Conceptualizing and researching "new literacies"

Lankshear, Colin, Knobel, Michele, and Curran, Caitlin (2013) Conceptualizing and researching "new literacies". In: Chapelle, Carol A., (ed.) The Encyclopedia of Applied Linguistics. The Encyclopedia of Applied Linguistics, 2: Ce-Co . Wiley-Blackwell, Malden, MA, USA, pp. 863-870.

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[Extract] References to "new literacies" have become increasingly common as use of digital technologies has grown within everyday routines, reflecting a growing sense that "literacy" can no longer be presumed to refer simply to interactions with conventional texts.

New Literacies as a General Concept

"New literacies" mostly functions as an umbrella term for myriad everyday interactions with digital texts. The term "text" has itself been amplified to extend far beyond alphabetic– typographic texts alone. "Text" now covers all manner of multimedia artifacts that people can be said to read and write, interpret, and make meaning from in their daily lives. As a general classification, "new literacies" typically refers to interactions with digitized textual material and other digital media. It is a general referent for "information literacy," "multimodal literacy," "digital literacy," "(multi)media literacy," "Internet literacy," and so on (Coiro, Knobel, Lankshear, & Leu, 2008a). Understanding and using new media and technologies competently is another conception of "new literacies." In this sense, being "savvy" with digital tools and techniques is seen as a new literacy (e.g., computer literacy). Numerous scholars also identify examples of new literacies that do not necessarily entail use of digital technologies and digitally coded meanings. These are literacies that can be regarded as chronologically rather than ontologically "new" (Lankshear & Knobel, 2003, p. 17) with one or more of the following characteristics: they are relatively recent—or recently popular—forms of literacy practice; they have only recently been conceived of as literacies; only recently have they been considered as literacies with which formal education should engage. Diverse "new" literacies of this type include (critical) media literacy, print-based zines and fan fiction, strategy card games, analogue media remixing, graphic novels, and certain forms of iconic and logo-based communications.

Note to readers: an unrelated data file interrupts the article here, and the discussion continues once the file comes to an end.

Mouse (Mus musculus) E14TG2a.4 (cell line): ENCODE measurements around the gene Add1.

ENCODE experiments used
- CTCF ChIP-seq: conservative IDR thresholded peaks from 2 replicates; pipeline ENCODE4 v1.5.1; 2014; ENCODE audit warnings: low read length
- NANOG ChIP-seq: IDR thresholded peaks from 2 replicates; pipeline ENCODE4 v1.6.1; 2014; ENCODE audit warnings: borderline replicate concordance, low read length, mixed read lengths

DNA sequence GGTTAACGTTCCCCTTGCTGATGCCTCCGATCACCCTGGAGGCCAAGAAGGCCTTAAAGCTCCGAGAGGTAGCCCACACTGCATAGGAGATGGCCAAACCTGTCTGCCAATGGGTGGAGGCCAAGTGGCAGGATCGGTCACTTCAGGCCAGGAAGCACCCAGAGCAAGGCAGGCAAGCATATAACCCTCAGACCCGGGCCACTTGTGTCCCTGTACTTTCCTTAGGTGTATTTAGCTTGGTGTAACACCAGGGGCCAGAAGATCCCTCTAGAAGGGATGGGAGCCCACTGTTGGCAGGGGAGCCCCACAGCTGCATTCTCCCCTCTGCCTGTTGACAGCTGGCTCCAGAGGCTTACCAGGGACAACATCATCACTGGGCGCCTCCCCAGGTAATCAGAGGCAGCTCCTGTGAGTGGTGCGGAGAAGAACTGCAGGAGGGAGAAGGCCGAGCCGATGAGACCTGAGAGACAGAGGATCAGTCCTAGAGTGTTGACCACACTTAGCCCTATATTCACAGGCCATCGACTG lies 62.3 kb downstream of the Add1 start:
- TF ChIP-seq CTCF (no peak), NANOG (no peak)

Item ID: 32437
Item Type: Book Chapter (Research - B1)
ISBN: 978-1-4051-9473-0
Keywords: new literacies, digital technologies, literacy
Date Deposited: 20 May 2014 01:11
FoR Codes: 13 EDUCATION > 1399 Other Education > 139999 Education not elsewhere classified @ 100%
SEO Codes: 93 EDUCATION AND TRAINING > 9399 Other Education and Training > 939999 Education and Training not elsewhere classified @ 100%
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